I think the 4T started on 9/11. I think Bush was an inadequate Boomer who found himself in the wrong place at the wrong time. I think Obama and the Democrats, even more clearly, are squarely on the wrong side of history. They are attempting to apply 1930s solutions to the current crisis, and relive their “glory days” of the New Deal, rather than facing reality. And the reality is something that was mentioned in The Fourth Turning 10 years ago – the country is going broke, primarily as a result of entitlement programs that are unsustainable. So the Democrats' solution is to pile another massive entitlement program on top of it? It's lunacy, and the people are vomiting it out as quickly as they swallowed it. The entire Man-made global warming edifice is collapsing with multiple revelations of dishonesty at the U.N., and the Democrats are still bent on imposing “cap and trade” in the middle of the biggest downturn since the Great Depression. They are out of their minds.

    In other words, the country at large is currently breathing a sigh of relief as a direct result of the existence of the filibuster, and the election of Scott Brown. And that includes a whole lot of people who voted for Obama and are now trying frantically to undo what they view as a huge mistake. Whatever the outcome ends up being, what seems clear is that the Boomers already have 2 strikes against them in their bid to reshape the world in their own twisted image.

  • me

    Agree with you JPT, the filibuster did its job… thank god. The senate is suppose to be the chamber that allows red-hot issues cool down and that is exactly the role it played thus far.
    Good post!

  • Carolina Collins

    Can't help myself ….. The current 2008-elected Democrats held the SUPER MAJORITY in the Senate right up until Scott Brown was elected in the Mass. Special Election in January 2010.

    On paper, the Republicans SHOULD have been able to do as attributed which is fillibuster / hold up legislation after Brown was sworn in. Unfortunately, (or not, depending on your outlook) that is not how this particular Congress is conducting business.

    Democrat leadership, being fully aware that the Baucus Bill had zero chance of passing the Senate with the addition of Senator Brown, decided to use the procedural method of “Reconciliation” (a procedure rule written by long time Democrat Sen Robert Byrd (D-WV) that contained the caveat it could only be used to pass budget bills with a simple majority ie 51 votes), to pass the Baucus Bill out of the Senate.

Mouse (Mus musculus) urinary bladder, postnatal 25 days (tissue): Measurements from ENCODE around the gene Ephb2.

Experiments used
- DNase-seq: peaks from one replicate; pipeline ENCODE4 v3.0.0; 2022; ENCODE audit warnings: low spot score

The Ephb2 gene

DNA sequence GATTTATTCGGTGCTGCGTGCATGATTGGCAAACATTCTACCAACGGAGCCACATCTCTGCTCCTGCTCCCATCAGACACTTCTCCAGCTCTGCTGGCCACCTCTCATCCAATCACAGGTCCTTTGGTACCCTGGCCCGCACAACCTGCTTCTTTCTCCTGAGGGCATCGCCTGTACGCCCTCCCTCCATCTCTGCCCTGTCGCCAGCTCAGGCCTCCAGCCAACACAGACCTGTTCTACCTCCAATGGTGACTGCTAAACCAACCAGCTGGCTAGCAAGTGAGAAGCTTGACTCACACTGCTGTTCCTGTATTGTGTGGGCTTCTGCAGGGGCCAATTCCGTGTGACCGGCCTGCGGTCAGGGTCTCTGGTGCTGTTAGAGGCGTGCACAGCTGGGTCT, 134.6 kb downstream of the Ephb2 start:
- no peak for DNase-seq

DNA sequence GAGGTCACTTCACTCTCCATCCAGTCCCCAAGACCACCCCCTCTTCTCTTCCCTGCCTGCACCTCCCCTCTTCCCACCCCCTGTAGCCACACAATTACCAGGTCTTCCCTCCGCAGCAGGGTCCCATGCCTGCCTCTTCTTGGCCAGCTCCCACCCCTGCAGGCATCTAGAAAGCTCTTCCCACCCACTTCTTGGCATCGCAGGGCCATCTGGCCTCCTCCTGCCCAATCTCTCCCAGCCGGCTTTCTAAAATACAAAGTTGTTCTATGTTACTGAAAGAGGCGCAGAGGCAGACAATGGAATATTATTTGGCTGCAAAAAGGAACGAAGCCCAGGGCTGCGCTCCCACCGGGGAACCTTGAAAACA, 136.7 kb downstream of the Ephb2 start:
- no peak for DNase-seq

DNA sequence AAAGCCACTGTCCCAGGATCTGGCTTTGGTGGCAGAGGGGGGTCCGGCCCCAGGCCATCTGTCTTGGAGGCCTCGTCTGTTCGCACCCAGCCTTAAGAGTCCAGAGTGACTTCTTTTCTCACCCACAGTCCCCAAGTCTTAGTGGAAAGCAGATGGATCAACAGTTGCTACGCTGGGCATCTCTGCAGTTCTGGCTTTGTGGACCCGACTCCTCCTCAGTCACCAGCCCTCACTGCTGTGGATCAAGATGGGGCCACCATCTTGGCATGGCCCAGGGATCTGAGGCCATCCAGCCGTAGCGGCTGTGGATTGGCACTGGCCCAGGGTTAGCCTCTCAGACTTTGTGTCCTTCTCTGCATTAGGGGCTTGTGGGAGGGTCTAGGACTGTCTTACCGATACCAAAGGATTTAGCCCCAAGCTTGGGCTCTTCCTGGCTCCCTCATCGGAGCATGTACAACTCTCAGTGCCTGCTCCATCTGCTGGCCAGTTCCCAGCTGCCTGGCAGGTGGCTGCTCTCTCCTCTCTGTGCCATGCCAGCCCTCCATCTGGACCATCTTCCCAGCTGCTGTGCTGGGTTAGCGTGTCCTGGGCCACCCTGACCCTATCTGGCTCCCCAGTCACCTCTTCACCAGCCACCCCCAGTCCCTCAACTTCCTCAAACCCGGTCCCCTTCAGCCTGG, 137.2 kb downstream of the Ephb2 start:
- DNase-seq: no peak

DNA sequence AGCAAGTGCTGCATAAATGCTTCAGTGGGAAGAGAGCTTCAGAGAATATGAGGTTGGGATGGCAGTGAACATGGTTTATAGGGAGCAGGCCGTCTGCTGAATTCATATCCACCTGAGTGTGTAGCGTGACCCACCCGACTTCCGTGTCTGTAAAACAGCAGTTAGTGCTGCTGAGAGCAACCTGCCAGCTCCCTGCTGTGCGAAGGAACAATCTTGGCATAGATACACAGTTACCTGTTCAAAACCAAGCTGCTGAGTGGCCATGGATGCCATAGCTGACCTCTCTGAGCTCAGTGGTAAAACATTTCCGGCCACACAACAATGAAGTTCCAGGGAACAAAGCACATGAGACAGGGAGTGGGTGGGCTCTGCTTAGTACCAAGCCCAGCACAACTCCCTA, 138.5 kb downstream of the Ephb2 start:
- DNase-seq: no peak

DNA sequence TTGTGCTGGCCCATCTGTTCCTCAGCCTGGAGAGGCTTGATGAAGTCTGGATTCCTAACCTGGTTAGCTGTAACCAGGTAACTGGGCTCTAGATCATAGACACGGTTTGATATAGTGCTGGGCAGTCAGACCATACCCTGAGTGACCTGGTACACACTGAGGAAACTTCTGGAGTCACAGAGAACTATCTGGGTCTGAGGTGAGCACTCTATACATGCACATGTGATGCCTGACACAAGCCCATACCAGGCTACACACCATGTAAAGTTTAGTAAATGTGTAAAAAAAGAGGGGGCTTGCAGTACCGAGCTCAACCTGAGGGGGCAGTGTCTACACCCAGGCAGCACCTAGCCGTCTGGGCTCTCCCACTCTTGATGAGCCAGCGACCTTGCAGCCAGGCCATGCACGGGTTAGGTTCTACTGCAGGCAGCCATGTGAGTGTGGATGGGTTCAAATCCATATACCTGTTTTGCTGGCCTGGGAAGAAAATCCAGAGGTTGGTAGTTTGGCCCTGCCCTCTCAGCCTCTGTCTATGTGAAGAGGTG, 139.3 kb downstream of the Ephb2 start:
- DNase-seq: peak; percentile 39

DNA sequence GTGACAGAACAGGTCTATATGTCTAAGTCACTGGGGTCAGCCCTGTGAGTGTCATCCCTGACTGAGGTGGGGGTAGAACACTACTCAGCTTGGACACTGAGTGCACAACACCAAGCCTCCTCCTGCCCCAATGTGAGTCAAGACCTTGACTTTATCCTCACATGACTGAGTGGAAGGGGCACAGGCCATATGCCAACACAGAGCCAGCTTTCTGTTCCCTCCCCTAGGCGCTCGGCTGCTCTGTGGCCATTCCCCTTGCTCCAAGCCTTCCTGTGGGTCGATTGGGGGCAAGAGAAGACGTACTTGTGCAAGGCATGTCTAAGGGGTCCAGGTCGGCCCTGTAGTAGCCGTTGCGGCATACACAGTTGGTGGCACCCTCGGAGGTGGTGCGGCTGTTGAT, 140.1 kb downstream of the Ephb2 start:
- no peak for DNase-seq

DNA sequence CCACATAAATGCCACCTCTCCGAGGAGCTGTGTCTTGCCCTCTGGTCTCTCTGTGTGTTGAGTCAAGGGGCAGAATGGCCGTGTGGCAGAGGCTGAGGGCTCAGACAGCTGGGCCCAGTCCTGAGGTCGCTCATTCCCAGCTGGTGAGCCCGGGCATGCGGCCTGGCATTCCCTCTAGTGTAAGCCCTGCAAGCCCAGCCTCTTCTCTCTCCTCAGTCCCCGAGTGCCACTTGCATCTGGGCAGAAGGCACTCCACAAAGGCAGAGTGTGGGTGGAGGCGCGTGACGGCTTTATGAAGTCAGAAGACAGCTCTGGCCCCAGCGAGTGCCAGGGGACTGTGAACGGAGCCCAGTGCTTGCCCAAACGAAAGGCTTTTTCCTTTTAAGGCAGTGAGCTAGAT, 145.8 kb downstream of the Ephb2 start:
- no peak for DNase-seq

This was never meant to be used to pass sweeping reform legislation as per Senator Byrd himself, but be that as it may, a simple majority, 51 and not a super majority, 60 votes was the route taken by the Dem leaders to advance Health Care out of the Senate.

    Sooo, even though the Republicans finally broke the Democrat's 'fillibuster-proof' majority, the Democrats STILL HELD MAJORITY seats in the Senate & made use of that majority by calling reconciliation, therefore by-passing Senator Brown's 60th vote against passage.

    It was the Senate Democrat's use of simple majority that eventually lead to Obamacare being signed into law. The Republicans could not stall, stop or delay anything, in any way, shape or form. The Democrats in both Houses fighting among themselves is the true cause of congressional delays and hold ups of bills.

    As we have just seen, Republicans in either house, are only along for the ride. They could not stop a fly from passing into law. They couldn't debate over a fly passing into law unless the Democrat Majority wrote a rule allowing Republicans to debate about how flies should not be allowed to become the flying law of the land.

    TARP, Stimulus Bill, Omnibus Spending Bill, Sonya Sotomayor, all were made possible because the Republicans could not stop anything in the Senate any more then they could stop things in the House of Representatives.

    Obama came into office holding Super Majorities in both Houses of Congress, until Scott Brown's 2010 election reduced their Senate lead down to a 'Majority' lead – regardless, the Dems are still very powerful in the Senate.

    This would be very easy to determine by simply counting the number of “Rs” and “Ds” listed beside each name on the U.S. House & Senate Members list website. I'm afraid the word has been taken of many others who's vested interests depend greatly upon just that very thing occurring.

    What distresses me is it only hurts the people who most matter, and, in this case, it's certainly not the politicians.

    Very long, thank you for indulging.

    Carolina